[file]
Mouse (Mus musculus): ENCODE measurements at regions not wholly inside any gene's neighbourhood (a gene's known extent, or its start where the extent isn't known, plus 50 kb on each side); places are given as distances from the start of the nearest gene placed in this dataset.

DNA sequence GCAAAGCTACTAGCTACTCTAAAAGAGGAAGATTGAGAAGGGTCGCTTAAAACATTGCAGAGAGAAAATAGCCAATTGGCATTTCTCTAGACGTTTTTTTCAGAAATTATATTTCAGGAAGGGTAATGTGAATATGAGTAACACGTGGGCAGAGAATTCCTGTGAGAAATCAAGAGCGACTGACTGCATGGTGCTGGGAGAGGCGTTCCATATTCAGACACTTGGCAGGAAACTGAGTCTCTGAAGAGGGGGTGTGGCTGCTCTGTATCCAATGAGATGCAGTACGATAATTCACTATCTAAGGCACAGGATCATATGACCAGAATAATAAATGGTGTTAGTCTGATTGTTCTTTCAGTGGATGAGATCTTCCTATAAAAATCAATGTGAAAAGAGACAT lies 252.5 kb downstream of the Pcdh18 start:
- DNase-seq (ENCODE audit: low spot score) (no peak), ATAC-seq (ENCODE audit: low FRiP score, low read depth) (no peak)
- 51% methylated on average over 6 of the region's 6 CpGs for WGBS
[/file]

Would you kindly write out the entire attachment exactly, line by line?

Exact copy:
Mouse (Mus musculus): ENCODE measurements at regions not wholly inside any gene's neighbourhood (a gene's known extent, or its start where the extent isn't known, plus 50 kb on each side); places are given as distances from the start of the nearest gene placed in this dataset.

DNA sequence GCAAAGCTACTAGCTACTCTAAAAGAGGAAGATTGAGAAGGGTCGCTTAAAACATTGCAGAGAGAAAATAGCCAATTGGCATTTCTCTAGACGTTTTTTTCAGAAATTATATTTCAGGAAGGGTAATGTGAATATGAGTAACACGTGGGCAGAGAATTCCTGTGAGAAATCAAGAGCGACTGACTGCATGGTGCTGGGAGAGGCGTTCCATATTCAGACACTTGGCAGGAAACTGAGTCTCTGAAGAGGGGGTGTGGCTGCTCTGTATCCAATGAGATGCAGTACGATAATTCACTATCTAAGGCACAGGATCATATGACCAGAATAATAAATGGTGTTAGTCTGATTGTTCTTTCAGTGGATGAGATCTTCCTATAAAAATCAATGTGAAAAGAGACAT lies 252.5 kb downstream of the Pcdh18 start:
- DNase-seq (ENCODE audit: low spot score) (no peak), ATAC-seq (ENCODE audit: low FRiP score, low read depth) (no peak)
- 51% methylated on average over 6 of the region's 6 CpGs for WGBS